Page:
Knightofalbion PetForums VIP

    Jul 3, 2012
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    A very warm welcome to the forum, dear Frank.

    Head on down to the dedicated 'Dog' section. You should find all the information and advice you need there.
  3. dogandbone

    dogandbone PetForums Member

    Apr 21, 2010
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    Hi Frank and welcome to the forum.

    As KoA says, just click/ask questions on the appropriate part of the forum and you should find everything you need to know, everyone's really helpful and friendly on here!
  4. Sled dog hotel

    Sled dog hotel PetForums VIP

    Aug 11, 2010
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    Mixing and meeting a lot of people is good. 8 weeks to leave mum and littermates would have been better as pups go through a lot of critical stages of development especially in the first 16 weeks. You will need to get him vaccinated, until he is fully vaccinated he wont be able to walk around and be on ground where dogs have been as things like parvo virus is transferred in the faeces of infected dogs and can exist for long periods in the environment. You can however until then carry him around as long as he doesn't have immediate contact with other dogs and the ground he will be fine. It will start his socialisation and start getting him used to sights sounds and situations outside. A very good link explaining the importance of socialisation and how to do it is on the link below. There is a download at the end of the breeds and early caregivers section and the new owners section that you can follow.
    The Puppy Plan

    Early training is a good thing too, you can start doing training sessions now using reward based training using praise and treats when he gets it right teaching him the basic commands. Once he has had his full vaccinations and can go out, it would be good to perhaps take him to training classes for more socialisation and training with other dogs. You can then practice what you have learned in his daily training sessions.

    A lot of pups are born with worms, usually its worse if the mum wasn't wormed properly, they catch them from her, via the placenta and as larvae in the milk. Even if the Mum has been wormed dormant worms can get missed and the hormones in pregnancy activate them. You need to put him on a continued worming programme, Pups should be wormed from 2 weeks old or some breeders leave it until they start weaning onto proper food, they should then be wormed every 2/3 weeks until they are 12 weeks old, then monthly up to 6months old and then once they are 6months, then worming like adults, every 2/3 months. Has he been de-fleaed? You can check if he has fleas by looking through his coat, if you see what looks like specks of dirt or grit, then brush them onto white kitchen paper towel, drip on a couple of drops of water if they turn red/reddish brown its flea dirts digested blood. He will probably scratch too if he has fleas. You can speak to the veterinarian about his vaccination, worming and flea treatment schedules. Pups mostly have round worms, they are passed out in the faeces and can exist in the environment for long periods, pups can become infected by ingesting the eggs. Apart from good hygine, cleaning up after him, you should be safe if he is on a proper worming schedule and normal hand hygine.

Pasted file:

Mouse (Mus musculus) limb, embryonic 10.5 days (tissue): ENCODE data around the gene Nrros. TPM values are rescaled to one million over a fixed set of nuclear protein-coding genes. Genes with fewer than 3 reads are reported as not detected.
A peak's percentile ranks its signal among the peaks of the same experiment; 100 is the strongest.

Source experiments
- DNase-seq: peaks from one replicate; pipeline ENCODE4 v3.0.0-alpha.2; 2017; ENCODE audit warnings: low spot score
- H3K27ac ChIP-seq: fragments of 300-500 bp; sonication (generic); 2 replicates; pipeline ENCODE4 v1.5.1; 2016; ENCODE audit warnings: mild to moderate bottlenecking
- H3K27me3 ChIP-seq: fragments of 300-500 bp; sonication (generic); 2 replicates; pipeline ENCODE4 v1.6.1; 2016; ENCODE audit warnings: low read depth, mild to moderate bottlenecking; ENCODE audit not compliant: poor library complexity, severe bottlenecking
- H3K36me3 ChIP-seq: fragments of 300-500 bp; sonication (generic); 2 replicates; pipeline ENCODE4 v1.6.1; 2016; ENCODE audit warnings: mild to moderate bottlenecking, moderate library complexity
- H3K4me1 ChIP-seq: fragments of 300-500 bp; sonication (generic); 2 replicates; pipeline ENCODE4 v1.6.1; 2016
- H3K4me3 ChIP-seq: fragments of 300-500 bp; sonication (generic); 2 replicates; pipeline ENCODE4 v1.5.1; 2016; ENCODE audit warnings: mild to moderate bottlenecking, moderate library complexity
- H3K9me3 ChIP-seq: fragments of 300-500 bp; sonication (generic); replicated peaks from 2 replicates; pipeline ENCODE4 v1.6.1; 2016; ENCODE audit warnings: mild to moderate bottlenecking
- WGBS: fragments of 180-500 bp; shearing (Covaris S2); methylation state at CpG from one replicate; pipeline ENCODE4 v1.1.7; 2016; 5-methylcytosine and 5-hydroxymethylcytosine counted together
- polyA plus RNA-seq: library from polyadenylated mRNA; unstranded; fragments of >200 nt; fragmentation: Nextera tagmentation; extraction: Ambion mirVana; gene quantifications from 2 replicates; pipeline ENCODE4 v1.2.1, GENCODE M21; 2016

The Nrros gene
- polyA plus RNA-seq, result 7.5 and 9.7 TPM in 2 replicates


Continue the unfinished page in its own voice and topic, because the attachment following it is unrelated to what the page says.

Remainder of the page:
At his age, pups don't have much in the way of great capacity to hold amounts of pee and faeces for long periods. They also don't have a lot in the way of control at first, and don't always recognise the need to go or realise too late so they do have accidents. Capacity and control comes with age and training.
    You need to take him out every 30/45 minutes, if he starts to go, then use a word of choice, if you use it all the time, he will eventually associate the word you choose with toileting, later when he does and is older you should find that you can use it as a toilet cue/command getting him to toilet on command in a lot of cases. They usually need to go too after drinking, eating, playing and sleeping s take him out then too. When you know he has finished lots of praise and treats to re-enforce that he has got it right and encourage him to do it more and more outside. At his age he likely wont be able to hold it all night for awhile. If he is within sight and sound of you, when he wakes or stirs pop him out in the night. No talking to him or bright lights on, as that will stimulate him wide awake, just out, toilet a couple of words of praise and a couple of treats and back to bed. If he doesn't wake you or tell you, or you sleep through if he wakes or stirs, then maybe set an alarm a couple of times and pop him out that way. Usually over the next weeks the need to go at night should get less and less until he will be going through until early morning. If he has an accident don't tell him off or be harsh with him, it can make them nervous about going in front of you, making toilet training harder, it can also make some, sneak off and do it too more.